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filed: March 29, 1988.


Appeal from Judgment of Sentence of the Court of Common Pleas, Criminal Division, of Delaware County, No. 3809-85.


Rosemary W. Dann, Public Defender, Wallingford, for appellant.

Vram Nedurian, Jr., Assistant District Attorney, Newton Square, for Com.

Wieand, Kelly and Hester, JJ.

Author: Wieand

[ 372 Pa. Super. Page 401]

Joseph Quartapella was tried non-jury and was found guilty of theft by deception. Post-trial motions were denied, and he was sentenced to make restitution and undergo imprisonment for not less than six months nor more than twelve months. On direct appeal, he argues that the evidence was insufficient to sustain the verdict and that the sentence was excessive. We disagree and affirm the judgment of sentence.

[ 372 Pa. Super. Page 402]

Theft by deception is defined at 18 Pa.C.S. § 3922 as follows:

(a) A person is guilty of theft if he intentionally obtains or withholds property of another by deception. A person deceives if he intentionally:

(1) creates or reinforces a false impression including false impressions as to law, value, intention or other state of mind; but deception as to a person's intention to perform a promise shall not be inferred from the fact alone that he did not subsequently perform the promise;

(2) prevents another from acquiring information which would affect his judgment of a transaction; or

(3) fails to correct a false impression which the deceiver previously created or reinforced or which the deceiver knows to be influencing another to whom he stands in a fiduciary or confidential relationship.

(b) Exception -- The term "deceive" does not, however, include falsity as to matters having no pecuniary significance, or puffing by statements unlikely to deceive ordinary persons in the group addressed.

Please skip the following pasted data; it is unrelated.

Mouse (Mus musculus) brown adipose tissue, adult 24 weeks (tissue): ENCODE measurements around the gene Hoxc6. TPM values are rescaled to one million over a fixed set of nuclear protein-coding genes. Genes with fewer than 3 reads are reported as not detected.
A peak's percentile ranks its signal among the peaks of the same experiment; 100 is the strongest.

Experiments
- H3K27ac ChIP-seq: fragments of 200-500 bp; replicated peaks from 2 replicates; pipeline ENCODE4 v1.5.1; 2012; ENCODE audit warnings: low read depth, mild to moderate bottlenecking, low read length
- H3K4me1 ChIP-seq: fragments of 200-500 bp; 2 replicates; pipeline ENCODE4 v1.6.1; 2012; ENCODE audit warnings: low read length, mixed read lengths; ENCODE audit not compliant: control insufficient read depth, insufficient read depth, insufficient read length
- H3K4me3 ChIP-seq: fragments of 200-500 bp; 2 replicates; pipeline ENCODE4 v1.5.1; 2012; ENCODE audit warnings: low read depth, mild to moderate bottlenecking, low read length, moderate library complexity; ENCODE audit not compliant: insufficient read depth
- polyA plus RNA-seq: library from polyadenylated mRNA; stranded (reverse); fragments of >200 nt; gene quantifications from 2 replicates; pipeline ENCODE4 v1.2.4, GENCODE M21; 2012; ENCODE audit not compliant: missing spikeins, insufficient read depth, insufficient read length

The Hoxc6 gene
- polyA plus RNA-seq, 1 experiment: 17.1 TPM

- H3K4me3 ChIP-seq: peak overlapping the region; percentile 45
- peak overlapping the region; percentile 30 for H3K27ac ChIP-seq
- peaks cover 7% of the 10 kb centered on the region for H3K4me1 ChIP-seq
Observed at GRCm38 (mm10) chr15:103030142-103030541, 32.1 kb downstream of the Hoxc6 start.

This statute rejects the traditional restriction that fraud must entail deception as to an existing fact. "This is accomplished . . . by the unqualified definition of deception in subsection . . . [(a)]: the deception may relate to the intention of any person, the opinion of the actor or a third person, the state of the law in any jurisdiction, or events of the past, present or future. Whatever means the actor selects as the effective ones to deceive will be included." Toll, Pennsylvania Crimes Code Annotated § 3922 (emphasis added). As a general rule, however, the statute will not be interpreted so broadly as to jeopardize normal business practices. Commonwealth v. Gallo, 473 Pa. 186, 373 A.2d 1109 (1977); Commonwealth v. Peduzzi, 338 Pa. Super. 551, 488 A.2d 29 (1985). "[D]eception as to a person's intention to perform a promise shall not be inferred from the fact alone that he did not subsequently perform the promise." 18 Pa.C.S. § 3922(a)(1).